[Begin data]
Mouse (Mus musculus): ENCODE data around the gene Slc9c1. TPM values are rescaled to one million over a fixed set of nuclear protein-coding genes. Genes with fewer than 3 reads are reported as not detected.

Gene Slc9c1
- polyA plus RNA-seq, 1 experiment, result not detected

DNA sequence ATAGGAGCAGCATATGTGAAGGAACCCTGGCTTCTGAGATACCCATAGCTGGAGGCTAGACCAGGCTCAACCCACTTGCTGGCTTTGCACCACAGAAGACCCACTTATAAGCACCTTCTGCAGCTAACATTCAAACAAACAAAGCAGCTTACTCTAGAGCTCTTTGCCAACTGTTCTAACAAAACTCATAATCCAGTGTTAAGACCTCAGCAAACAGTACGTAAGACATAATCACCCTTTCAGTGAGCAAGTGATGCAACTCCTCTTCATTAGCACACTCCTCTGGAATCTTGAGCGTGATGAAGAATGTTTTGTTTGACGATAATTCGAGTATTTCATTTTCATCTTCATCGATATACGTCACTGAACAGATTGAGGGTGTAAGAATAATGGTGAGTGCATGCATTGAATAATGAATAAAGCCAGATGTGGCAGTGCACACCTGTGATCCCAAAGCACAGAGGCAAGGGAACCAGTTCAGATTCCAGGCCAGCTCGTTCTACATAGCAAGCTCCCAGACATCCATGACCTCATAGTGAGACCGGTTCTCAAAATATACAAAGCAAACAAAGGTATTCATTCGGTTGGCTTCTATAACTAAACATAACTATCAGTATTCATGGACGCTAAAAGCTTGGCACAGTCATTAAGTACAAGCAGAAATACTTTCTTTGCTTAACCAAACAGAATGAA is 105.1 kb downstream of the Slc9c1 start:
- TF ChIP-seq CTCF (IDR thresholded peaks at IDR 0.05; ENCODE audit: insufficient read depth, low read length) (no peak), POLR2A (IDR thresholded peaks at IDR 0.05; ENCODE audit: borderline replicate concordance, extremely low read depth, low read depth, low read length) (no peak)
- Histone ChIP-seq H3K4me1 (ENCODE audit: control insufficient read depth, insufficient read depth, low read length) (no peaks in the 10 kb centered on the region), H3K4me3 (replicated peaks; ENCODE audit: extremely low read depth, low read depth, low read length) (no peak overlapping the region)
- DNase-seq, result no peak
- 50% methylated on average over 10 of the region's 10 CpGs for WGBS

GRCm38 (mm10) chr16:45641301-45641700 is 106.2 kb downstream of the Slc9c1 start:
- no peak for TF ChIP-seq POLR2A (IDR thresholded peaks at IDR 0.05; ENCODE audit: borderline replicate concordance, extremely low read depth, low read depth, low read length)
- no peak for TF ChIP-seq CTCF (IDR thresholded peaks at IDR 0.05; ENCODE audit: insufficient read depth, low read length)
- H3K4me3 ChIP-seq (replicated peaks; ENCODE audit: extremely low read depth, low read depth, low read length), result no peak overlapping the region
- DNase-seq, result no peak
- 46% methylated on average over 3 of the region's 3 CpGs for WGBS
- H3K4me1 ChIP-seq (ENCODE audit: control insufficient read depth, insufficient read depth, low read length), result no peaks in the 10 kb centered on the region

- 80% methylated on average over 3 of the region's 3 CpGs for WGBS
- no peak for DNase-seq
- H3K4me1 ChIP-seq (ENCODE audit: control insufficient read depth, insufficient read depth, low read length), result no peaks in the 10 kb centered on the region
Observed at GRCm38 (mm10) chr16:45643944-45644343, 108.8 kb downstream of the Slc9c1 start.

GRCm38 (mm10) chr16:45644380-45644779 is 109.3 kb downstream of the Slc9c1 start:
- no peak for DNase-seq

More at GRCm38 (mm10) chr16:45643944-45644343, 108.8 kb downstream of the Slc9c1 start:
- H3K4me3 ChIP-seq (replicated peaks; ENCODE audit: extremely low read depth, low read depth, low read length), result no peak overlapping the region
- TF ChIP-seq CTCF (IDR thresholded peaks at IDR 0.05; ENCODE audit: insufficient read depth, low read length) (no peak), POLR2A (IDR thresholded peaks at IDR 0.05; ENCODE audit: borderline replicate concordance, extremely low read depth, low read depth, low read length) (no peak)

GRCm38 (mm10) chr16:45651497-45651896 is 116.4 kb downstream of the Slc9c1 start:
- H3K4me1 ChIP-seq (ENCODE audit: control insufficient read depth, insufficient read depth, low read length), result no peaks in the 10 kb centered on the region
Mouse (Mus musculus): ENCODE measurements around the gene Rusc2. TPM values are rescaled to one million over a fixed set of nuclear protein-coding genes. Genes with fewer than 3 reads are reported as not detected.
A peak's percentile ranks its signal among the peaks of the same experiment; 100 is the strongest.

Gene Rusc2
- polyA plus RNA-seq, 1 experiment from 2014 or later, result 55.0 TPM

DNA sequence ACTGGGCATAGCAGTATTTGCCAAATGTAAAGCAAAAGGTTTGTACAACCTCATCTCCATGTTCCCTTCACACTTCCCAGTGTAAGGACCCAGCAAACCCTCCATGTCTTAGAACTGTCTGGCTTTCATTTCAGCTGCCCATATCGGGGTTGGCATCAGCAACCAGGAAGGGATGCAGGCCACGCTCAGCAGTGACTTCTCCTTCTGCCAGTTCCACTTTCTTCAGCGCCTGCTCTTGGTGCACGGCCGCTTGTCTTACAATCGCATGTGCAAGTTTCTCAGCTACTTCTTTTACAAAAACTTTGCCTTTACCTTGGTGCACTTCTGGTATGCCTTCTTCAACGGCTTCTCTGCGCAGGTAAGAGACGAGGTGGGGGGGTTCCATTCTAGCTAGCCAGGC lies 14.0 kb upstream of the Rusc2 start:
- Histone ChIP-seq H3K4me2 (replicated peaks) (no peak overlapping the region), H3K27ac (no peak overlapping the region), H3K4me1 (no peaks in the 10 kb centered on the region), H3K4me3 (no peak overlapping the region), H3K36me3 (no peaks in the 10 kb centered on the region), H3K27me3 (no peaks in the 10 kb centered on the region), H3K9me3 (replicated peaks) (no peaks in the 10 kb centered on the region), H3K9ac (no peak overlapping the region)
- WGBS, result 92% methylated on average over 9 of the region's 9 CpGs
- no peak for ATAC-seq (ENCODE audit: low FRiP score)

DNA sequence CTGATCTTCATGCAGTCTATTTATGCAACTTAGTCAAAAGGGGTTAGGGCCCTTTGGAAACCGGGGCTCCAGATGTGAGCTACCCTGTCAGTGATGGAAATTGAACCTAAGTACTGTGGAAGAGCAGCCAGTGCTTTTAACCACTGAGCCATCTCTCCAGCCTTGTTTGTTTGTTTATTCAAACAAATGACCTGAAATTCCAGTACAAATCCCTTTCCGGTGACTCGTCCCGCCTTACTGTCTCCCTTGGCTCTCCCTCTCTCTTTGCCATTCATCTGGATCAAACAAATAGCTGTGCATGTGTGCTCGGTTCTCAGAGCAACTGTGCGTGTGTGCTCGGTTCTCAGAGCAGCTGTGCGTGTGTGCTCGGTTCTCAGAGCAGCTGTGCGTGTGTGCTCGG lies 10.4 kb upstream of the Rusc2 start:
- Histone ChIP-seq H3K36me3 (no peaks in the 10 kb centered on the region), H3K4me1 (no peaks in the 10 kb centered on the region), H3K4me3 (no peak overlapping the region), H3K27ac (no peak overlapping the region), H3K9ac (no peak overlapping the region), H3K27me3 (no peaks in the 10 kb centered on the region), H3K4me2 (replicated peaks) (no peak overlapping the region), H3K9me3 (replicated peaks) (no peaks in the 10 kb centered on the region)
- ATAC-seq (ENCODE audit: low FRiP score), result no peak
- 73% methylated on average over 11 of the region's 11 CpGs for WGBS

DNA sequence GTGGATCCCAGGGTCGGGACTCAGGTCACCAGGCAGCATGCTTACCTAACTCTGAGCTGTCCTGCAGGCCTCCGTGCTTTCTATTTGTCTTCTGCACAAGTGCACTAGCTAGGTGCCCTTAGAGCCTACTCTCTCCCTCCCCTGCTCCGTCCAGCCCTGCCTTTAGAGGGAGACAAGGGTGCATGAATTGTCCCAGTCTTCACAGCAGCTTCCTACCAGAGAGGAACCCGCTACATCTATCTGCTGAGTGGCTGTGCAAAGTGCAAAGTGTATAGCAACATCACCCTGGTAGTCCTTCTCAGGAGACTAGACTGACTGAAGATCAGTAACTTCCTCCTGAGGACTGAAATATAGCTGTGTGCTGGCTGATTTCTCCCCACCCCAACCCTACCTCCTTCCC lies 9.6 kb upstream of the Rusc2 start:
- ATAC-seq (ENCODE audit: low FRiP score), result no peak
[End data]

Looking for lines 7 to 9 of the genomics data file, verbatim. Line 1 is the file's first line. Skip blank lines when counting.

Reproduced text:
- DNase-seq, result no peak
- 50% methylated on average over 10 of the region's 10 CpGs for WGBS

GRCm38 (mm10) chr16:45641301-45641700 is 106.2 kb downstream of the Slc9c1 start: